27 Des Plaines River projects suggested to curb floods

  • Up to $450 million in projects along the Des Plaines River from Riverside to southern Wisconsin has been suggested by the U.S. Army Corp of Engineers. The work would take two decades to complete.

      Up to $450 million in projects along the Des Plaines River from Riverside to southern Wisconsin has been suggested by the U.S. Army Corp of Engineers. The work would take two decades to complete. GEORGE LECLAIRE | Staff Photographer

Updated 9/24/2013 4:43 AM

A federal study recommends some $400 million to $450 million worth of projects aimed at limiting flood damage and restoring ecosystems along the Des Plaines River in Cook and Lake counties and southeastern Wisconsin.

The recommendations by the U.S. Army Corps of Engineers encompass 27 projects along the Upper Des Plaines River between Racine, Wis., and Southwest suburban Riverside, and includes construction of levees, flood walls and reservoirs.


The report also suggests voluntary "nonstructural" measures, including floodproofing hundreds of homes and a buyout program for the most flood-prone structures.

The timing of the release of the study comes after April's record-setting floods left many towns along the river under water.

Officials from the Army Corps have been working on the study since 2002 and are now seeking feedback from the public on the proposed projects.

On Monday, they presented their draft study during an open house at Mount Prospect's village hall in what was the first of three public meetings in towns adjacent to the Des Plaines River. They will make similar presentations today in Libertyville and Wednesday in Bristol, Wis.

One proposed project in particular, construction of an 11,100-foot levee and flood wall between Touhy Avenue and Miner Street in Des Plaines, caught the eye of Margaret Zelk, a Des Plaines resident since 1974 who says flooding in her neighborhood has never been as bad as it is now.

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"When I first moved to Des Plaines, there was no issue with where I lived," Zelk said. "But now every year it's getting worse and worse, and it's coming more often and coming higher every time. They have to do something. The levee in Des Plaines is like a godsend."

The so-called Ashland-Fargo Levee would rise 15 feet high on the west side of the river and would cost between $15 million and $25 million to build. The report also recommends construction of levees in Riverside, River Grove, and on the Schiller Park-Franklin Park border.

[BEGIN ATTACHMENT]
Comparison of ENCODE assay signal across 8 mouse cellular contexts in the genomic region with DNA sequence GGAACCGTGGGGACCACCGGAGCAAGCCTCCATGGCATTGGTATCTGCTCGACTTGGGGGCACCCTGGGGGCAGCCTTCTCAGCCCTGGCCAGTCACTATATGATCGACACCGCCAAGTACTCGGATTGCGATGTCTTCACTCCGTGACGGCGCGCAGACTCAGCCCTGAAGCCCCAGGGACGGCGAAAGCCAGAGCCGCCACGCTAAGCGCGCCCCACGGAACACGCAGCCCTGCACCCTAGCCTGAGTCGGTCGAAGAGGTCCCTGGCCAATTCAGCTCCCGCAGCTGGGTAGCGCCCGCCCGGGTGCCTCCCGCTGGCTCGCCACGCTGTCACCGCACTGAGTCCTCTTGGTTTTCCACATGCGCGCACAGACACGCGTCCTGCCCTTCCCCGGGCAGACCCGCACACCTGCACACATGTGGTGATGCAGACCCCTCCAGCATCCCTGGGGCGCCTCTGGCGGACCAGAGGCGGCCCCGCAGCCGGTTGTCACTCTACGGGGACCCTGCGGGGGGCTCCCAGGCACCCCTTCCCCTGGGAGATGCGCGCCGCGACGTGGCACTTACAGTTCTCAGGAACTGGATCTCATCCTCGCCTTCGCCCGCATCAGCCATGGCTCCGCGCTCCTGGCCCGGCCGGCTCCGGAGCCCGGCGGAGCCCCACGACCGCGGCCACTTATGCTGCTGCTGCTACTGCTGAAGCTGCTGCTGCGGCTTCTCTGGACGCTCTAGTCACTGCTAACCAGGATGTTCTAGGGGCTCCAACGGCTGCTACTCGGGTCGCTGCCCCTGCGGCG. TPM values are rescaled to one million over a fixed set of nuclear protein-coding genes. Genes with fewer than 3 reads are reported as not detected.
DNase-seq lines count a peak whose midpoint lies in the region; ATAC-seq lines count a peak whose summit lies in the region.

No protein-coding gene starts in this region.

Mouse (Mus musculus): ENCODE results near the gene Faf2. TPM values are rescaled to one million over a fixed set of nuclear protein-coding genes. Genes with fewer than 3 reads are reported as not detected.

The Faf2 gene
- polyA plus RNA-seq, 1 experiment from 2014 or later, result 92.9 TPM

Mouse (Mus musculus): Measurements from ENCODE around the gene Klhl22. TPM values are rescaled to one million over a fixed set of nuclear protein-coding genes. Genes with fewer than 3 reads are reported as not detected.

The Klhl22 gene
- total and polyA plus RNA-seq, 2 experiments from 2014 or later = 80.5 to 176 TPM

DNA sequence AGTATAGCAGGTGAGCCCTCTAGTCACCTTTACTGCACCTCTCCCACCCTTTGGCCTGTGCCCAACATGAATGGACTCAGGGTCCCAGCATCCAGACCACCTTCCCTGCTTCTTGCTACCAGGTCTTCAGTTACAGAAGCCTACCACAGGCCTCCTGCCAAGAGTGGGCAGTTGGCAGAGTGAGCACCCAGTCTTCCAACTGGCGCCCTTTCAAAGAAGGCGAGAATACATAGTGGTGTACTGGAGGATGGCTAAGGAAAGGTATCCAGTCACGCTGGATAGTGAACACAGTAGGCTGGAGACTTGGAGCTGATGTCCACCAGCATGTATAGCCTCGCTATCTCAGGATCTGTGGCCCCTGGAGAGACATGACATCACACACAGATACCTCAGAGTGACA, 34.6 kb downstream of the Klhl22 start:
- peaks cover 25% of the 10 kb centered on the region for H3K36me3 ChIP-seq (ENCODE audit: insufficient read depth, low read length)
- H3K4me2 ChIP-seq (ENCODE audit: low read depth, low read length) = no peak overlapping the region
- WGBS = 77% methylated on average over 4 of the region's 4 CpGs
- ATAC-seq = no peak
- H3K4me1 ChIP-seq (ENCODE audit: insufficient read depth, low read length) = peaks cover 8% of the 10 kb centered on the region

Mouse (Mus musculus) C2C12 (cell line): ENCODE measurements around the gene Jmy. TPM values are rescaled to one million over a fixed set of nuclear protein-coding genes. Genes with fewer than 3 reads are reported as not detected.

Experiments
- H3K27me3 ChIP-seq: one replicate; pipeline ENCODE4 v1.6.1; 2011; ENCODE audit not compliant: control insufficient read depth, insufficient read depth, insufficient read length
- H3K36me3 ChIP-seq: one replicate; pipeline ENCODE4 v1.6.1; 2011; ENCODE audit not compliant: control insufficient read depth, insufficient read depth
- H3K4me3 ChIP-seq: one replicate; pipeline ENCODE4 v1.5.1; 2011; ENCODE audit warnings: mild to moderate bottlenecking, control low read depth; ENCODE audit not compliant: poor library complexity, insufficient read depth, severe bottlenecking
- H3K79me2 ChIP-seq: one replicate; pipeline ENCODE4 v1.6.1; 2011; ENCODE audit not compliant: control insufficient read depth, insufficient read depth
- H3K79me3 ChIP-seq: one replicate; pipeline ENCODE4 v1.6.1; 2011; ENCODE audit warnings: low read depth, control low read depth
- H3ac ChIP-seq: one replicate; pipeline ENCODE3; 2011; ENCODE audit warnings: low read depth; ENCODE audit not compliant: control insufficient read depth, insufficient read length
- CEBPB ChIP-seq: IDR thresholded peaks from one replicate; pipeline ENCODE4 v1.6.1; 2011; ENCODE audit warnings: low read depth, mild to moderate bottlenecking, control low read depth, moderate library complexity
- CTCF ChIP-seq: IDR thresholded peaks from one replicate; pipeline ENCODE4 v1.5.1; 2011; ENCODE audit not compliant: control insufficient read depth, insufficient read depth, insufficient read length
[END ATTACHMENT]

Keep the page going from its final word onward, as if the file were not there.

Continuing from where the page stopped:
Other proposed projects include:

Construction of a reservoir at Aptakisic Creek in Buffalo Grove that would provide about 50 acre-feet of stormwater storage, estimated to cost between $15 million and $20 million.

Construction of a pumping station at Lake Mary Anne, near Golf Road and Reding Circle in Maine Township, in which stormwater would be pumped out of the lake to Dude Rand Pond through a 12-inch pipe under Golf Road. The estimated cost is between $500,000 and $1 million.


Removal of five small dams -- two in Des Plaines, two in Park Ridge and one in Wheeling -- that engineers say will improve the river flow and restore the habitat to a more natural condition. The cost is estimated to be $500,000 to $1 million.

Restoration of about 11,000 acres of natural areas, including marshes, meadows, prairies, savannas and forests. It includes the Northbrook Marsh in Wheeling and Beck Lake Meadow in Des Plaines and Glenview, and eight areas in Lake County.

Completing all the projects could take up to 20 years, and each would require congressional approval, according to Jeff Zuercher, the Army Corps project manager.

The federal government would fund 65 percent of each project's cost, while the remaining 35 percent would come from a local source, such as the state, county or a municipality.

Tuesday's public meeting at the Lake County Stormwater Management Commission, 500 W. Winchester Road in Libertyville, is scheduled to begin with an open house at 5:30 p.m., followed by a presentation at 6:30 p.m.

Officials from the Army Corps will take public comment on the report until Oct. 2, and then conduct an internal review of the proposed projects this fall. They plan to give their final recommendations to officials in Washington, D.C., next summer, before formally seeking congressional approval of the projects in the fall of 2014.

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